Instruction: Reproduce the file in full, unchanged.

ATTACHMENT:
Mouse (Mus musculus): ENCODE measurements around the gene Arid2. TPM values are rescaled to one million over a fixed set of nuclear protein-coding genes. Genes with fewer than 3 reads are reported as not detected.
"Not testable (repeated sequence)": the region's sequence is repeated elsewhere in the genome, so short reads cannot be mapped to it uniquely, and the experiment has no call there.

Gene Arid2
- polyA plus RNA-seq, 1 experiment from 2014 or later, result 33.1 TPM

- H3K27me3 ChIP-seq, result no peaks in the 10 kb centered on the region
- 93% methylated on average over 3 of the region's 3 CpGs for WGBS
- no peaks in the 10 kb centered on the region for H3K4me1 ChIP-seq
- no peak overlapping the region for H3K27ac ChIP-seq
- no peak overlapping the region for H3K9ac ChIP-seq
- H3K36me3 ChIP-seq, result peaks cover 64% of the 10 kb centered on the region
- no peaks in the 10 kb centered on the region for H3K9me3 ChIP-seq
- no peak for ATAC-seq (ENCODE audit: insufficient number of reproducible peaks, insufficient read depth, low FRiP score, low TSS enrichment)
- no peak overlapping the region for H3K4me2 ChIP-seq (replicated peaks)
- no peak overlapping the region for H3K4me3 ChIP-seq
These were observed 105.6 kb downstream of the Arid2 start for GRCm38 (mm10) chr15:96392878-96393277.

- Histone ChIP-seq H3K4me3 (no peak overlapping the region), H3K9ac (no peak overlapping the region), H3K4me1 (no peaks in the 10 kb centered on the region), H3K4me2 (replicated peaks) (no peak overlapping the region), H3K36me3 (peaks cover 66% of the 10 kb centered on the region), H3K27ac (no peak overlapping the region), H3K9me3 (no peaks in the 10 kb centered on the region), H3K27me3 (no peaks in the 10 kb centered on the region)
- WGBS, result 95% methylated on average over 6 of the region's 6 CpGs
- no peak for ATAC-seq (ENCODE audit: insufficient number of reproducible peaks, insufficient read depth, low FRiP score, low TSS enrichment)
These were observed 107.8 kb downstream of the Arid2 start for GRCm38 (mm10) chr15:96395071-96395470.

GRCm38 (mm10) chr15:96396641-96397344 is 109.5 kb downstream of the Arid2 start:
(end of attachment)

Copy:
Mouse (Mus musculus): ENCODE measurements around the gene Arid2. TPM values are rescaled to one million over a fixed set of nuclear protein-coding genes. Genes with fewer than 3 reads are reported as not detected.
"Not testable (repeated sequence)": the region's sequence is repeated elsewhere in the genome, so short reads cannot be mapped to it uniquely, and the experiment has no call there.

Gene Arid2
- polyA plus RNA-seq, 1 experiment from 2014 or later, result 33.1 TPM

- H3K27me3 ChIP-seq, result no peaks in the 10 kb centered on the region
- 93% methylated on average over 3 of the region's 3 CpGs for WGBS
- no peaks in the 10 kb centered on the region for H3K4me1 ChIP-seq
- no peak overlapping the region for H3K27ac ChIP-seq
- no peak overlapping the region for H3K9ac ChIP-seq
- H3K36me3 ChIP-seq, result peaks cover 64% of the 10 kb centered on the region
- no peaks in the 10 kb centered on the region for H3K9me3 ChIP-seq
- no peak for ATAC-seq (ENCODE audit: insufficient number of reproducible peaks, insufficient read depth, low FRiP score, low TSS enrichment)
- no peak overlapping the region for H3K4me2 ChIP-seq (replicated peaks)
- no peak overlapping the region for H3K4me3 ChIP-seq
These were observed 105.6 kb downstream of the Arid2 start for GRCm38 (mm10) chr15:96392878-96393277.

- Histone ChIP-seq H3K4me3 (no peak overlapping the region), H3K9ac (no peak overlapping the region), H3K4me1 (no peaks in the 10 kb centered on the region), H3K4me2 (replicated peaks) (no peak overlapping the region), H3K36me3 (peaks cover 66% of the 10 kb centered on the region), H3K27ac (no peak overlapping the region), H3K9me3 (no peaks in the 10 kb centered on the region), H3K27me3 (no peaks in the 10 kb centered on the region)
- WGBS, result 95% methylated on average over 6 of the region's 6 CpGs
- no peak for ATAC-seq (ENCODE audit: insufficient number of reproducible peaks, insufficient read depth, low FRiP score, low TSS enrichment)
These were observed 107.8 kb downstream of the Arid2 start for GRCm38 (mm10) chr15:96395071-96395470.

GRCm38 (mm10) chr15:96396641-96397344 is 109.5 kb downstream of the Arid2 start: